Misdemeanor

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MISDEMEANOR

A misdemeanor is more serious than an infraction yet less serious than a felony.  Although generally accompanied by fines, the maximum punishment for a misdemeanor charge is one year in county jail. Some common examples of misdemeanors include: petty theft, prostitution, public intoxication, driving under the influence, simple assault, disorderly conduct, trespass, and vandalism.

Most misdemeanor cases permit the defendant’s attorney to appear on the defendant’s behalf.  If permitted, the defendant is not required to accompany the attorney to court, which is quite helpful for defendants who cannot miss work or school to attend court.


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AIL

If the defendant is in custody, they will have access to bail, which is set forth in the county bail schedule.


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RETRIAL CONFERENCE

The pretrial conference occurs after the arraignment and provides the defense attorney an opportunity to negotiate a plea offer or convince the prosecutor to drop the charges completely.  During the pretrial conference, the defense lawyer may discuss the weaknesses and flaws in the prosecution’s case, which could result in the prosecutor dropping the case entirely.  In addition, an attorney will introduce mitigating factors in the hope that doing so will prompt the prosecutor to make a more lenient offer.  Mitigating factors may include the defendant’s providing restitution to the victim, attending counseling sessions, or obtaining awards or accolades for work.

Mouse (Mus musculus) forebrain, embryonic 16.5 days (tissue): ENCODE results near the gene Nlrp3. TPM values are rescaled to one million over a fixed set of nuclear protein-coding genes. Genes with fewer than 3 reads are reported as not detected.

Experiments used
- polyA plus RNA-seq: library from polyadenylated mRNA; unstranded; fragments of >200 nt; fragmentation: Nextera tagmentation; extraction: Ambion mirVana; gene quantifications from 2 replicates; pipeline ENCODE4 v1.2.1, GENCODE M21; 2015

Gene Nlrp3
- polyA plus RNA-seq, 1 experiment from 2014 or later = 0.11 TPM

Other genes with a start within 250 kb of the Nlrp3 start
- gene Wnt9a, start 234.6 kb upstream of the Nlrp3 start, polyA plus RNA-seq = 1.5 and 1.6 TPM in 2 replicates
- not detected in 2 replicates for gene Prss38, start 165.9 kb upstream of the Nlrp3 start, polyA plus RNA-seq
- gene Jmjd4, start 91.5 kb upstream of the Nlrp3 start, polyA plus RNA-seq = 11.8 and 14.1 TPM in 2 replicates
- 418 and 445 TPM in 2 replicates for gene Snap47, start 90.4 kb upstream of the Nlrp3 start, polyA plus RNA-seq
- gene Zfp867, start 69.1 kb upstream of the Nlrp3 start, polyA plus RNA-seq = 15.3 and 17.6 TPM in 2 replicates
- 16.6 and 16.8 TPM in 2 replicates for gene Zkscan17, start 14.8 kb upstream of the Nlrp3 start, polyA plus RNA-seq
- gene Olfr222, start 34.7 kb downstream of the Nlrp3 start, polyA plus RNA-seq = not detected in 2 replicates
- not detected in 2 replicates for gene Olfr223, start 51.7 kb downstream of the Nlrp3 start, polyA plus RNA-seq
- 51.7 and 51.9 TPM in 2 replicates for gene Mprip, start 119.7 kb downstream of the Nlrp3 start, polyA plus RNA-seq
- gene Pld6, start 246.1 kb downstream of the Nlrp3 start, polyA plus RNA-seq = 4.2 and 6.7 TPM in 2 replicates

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SPEEDY TRIAL RIGHTS

If the defendant is charged and not in custody at the time of arraignment, they have a right to trial within 45 days of the arraignment date.  If the defendant is charged and in custody at the time of arraignment, they have a right to trial within 30 days of the arraignment date.  The right to a speedy trial can be waived to grant the defense counsel sufficient time to prepare for the case.


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HE VALUE OF GOOD REPRESENTATION

A conviction for a misdemeanor becomes part of your criminal record, which can have a serious impact on all aspects of your life. For example, the court can consider your prior conviction and impose a harsher sentence if you are convicted of a crime in a new case. Not to mention, a criminal record, even a misdemeanor conviction, can hurt you when you are looking for a job or applying to rent a house or apartment.

Only someone familiar with the local criminal court system and cases like yours will know how good your chances are for a favorable outcome in court or at the negotiating table. A knowledgeable attorney will take all of this into consideration, assist you in making decisions about your case, and protect your rights.

The attorney at the Law Office of Brett Parker Davison has extensive knowledge of the system and can begin building a strategy for your defense immediately. We highly encourage you to contact us to schedule a free consultation of your case at (909) 480-8094!